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Weight-Loss Surgery Leads to Diabetes Remission

Gastric bypass surgery may treat type 2 diabetes in selected patients.

Weight loss surgery has shown more effectiveness in patients with type 2 diabetes (T2D) who underwent gastric bypass surgery resulting in better insulin production in 6 months to a year without the need of further medication. This is rationalized due to dramatic weight loss and calorie cutting along after surgery. Thus, comprehending why gastric bypass is the most effective “metabolic surgery” to treat diabetes, why obese patients are noticeably less hungry post weight-loss surgery, and why improvement in diabetes after surgery may experience worsening within a matter of years are important considerations to account.

Several theories have been proposed to explain the causes of glycemic control post weight loss surgery. Some of the most common bariatric surgeries conducted are sleeve gastrectomy, Roux-en-Y gastric bypass, and gastric banding. The first two reduces the size of the stomach and the latter slows the flow of food into the GI tract. Although all three resolve T2D, gastric bypass has proven to be the most effective one. In the UK, an observational study showed that all participants who underwent gastric bypass, sleeve gastrectomy, and gastric banding were in remission at 43, 17, and 7 times higher respectively than no surgery. In comparison, gastric bypass yields more weight loss and effectiveness with nearly 2-fold higher remission rates than banding. Moreover, the National Institutes of Health-funded Longitudinal Assessment of Bariatric Surgery (LABS) study found 69% diabetes remission in obese patients in 3 years with Roux-en-Y gastric bypass versus 30% with laparoscopic gastric banding.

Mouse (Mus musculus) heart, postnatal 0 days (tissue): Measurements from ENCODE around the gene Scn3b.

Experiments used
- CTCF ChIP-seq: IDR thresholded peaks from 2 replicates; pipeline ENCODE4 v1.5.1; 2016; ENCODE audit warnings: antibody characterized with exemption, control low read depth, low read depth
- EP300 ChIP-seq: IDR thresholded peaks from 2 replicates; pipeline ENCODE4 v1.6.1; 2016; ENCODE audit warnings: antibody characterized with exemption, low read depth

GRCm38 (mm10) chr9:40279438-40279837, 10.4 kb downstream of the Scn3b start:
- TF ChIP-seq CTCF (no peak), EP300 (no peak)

The compound effect of both caloric restriction and weight loss post surgery yields lower blood glucose and improves insulin sensitivity. Although results can be obtained without surgery within 10 to 20 days of caloric restriction, it is not feasible for obese patients for a prolonged period because surgery curbs appetite, increases satiety, and changes patients’ feeding behaviors. There is evidence that obese people are less sensitive to the pleasures of eating, resulting in compulsive eating. An experiment in rats on long-term food preferences post bariatric surgery showed that they no longer preferred highly concentrated sucrose, but the science behind the effects of microbiome on the brain is yet to be understood.


You can read the other half of this article on Diabetes In Control here: